Sometimes the process of scheduling meetings takes up more time than the meetings themselves. Atlas launched a mobile scheduling app today that seeks to streamline this process.
The apps for iPhone cut down on all the back-and-forth communication and toggling between tabs that people often resort to when setting up meetings. The goal is to stay out of your inbox as much as possible while scheduling. Atlas integrates with your existing calendar products and presents you with available meeting times. You can send someone the times that work for you and they click on the time that works best for them. Appointment made.
“Scheduling right now is a two-screen nightmare for people on all sides,” said CEO Hunter Gray in an interview with VentureBeat. “We’ve taken email, the mode of communication, and the calendar, the hub of context, and put them together on one screen. Atlas fits nicely between mobile calendars and web scheduling products. It is appointment sharing, rather than calendar sharing. We think we can own that market.”
Gray graduated from Yale University and entered the realm of direct sales. He lead a force of 10,000 people and observed “massive” inefficiencies in scheduling. Salespeople out in the field were always on their mobile devices, but they waited until arriving back at their desk to figure out appointment times because it was too much of a hassle on mobile. By then, the moment had passed and people were less inclined to follow up. Along with cofounder Michel Bayan, he set out to build a better system.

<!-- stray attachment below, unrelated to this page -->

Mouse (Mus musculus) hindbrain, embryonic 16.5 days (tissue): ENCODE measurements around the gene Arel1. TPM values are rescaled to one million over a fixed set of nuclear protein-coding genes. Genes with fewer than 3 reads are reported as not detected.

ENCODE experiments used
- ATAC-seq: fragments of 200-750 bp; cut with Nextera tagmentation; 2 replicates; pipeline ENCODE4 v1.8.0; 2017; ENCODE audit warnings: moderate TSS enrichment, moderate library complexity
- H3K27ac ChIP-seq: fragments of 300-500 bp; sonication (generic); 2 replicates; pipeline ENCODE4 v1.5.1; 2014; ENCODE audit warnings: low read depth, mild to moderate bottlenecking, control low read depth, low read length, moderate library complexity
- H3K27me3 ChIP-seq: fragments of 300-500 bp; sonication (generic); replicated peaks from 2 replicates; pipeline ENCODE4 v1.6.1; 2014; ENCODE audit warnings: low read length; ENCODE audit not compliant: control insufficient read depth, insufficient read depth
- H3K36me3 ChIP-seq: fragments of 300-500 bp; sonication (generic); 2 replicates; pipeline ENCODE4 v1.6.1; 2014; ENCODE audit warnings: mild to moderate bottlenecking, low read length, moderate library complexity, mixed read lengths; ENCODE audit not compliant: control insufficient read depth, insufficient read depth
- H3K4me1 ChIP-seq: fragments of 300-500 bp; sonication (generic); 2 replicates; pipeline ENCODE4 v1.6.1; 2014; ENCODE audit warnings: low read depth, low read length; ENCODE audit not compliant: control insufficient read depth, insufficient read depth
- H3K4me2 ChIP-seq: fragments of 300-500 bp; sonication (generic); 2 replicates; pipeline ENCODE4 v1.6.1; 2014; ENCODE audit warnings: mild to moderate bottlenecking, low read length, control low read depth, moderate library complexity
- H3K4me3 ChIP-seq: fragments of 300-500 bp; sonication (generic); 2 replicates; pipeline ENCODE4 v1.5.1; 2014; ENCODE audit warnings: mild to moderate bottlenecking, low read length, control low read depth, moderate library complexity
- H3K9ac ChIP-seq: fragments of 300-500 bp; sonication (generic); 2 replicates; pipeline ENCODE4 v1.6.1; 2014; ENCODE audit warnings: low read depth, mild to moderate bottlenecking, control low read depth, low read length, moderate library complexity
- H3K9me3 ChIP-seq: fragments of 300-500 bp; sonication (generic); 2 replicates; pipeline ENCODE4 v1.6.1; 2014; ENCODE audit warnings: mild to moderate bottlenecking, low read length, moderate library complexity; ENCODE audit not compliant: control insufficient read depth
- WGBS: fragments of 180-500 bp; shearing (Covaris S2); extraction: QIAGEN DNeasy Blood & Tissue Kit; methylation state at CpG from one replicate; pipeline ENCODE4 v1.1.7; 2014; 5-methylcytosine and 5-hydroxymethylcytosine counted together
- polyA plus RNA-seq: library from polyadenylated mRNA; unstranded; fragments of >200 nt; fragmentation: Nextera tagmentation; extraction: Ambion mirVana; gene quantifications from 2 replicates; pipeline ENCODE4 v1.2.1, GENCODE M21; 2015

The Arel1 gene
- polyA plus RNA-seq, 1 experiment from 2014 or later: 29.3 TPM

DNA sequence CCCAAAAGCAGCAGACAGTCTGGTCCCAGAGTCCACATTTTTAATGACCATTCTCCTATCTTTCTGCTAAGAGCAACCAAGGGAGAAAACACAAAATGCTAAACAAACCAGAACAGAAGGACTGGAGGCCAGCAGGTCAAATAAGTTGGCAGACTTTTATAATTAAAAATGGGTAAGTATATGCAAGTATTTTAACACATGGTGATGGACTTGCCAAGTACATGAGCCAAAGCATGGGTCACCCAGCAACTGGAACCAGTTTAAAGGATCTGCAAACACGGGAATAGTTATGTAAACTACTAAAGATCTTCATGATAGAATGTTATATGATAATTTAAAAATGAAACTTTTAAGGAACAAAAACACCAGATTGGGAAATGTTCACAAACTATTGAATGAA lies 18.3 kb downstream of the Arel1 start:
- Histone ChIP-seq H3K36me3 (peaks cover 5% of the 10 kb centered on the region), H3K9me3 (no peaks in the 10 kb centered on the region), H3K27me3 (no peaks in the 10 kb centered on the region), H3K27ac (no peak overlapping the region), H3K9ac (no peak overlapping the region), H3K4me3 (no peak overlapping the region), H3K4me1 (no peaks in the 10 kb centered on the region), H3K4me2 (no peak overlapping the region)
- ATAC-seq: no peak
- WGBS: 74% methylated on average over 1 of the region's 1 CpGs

In addition to appointment sharing, other features include group scheduling, where you invite people to an event and everyone checks yes, no, or maybe to find the optimal time. Users can also make themselves available, prompting others to schedule a meeting with them. Atlas has productivity features as well, like assigning tasks and notifications when others complete them.
There is a lot of activity in the mobile productivity space. Sunrise, Fantastical, Tempo, not to mention the mobile presence of companies like Asana and web schedulers like Tungle.me. Despite the competition, the founders are confident that their product addresses many of the pain points that these other applications don’t and that the technology provides a superior, cross-platform method for scheduling. Atlas isn’t trying to change the behavior of people who typically make appointments while sitting at a computer. It is for people who schedule on-the-go and want a more efficient way to do it. The app will operate on a freemium model, with a monthly subscription fee for a pro account with added features.
Atlas participated in Launchpad LA and has raised $700K from angel investors.
Photo Credit: Atlas
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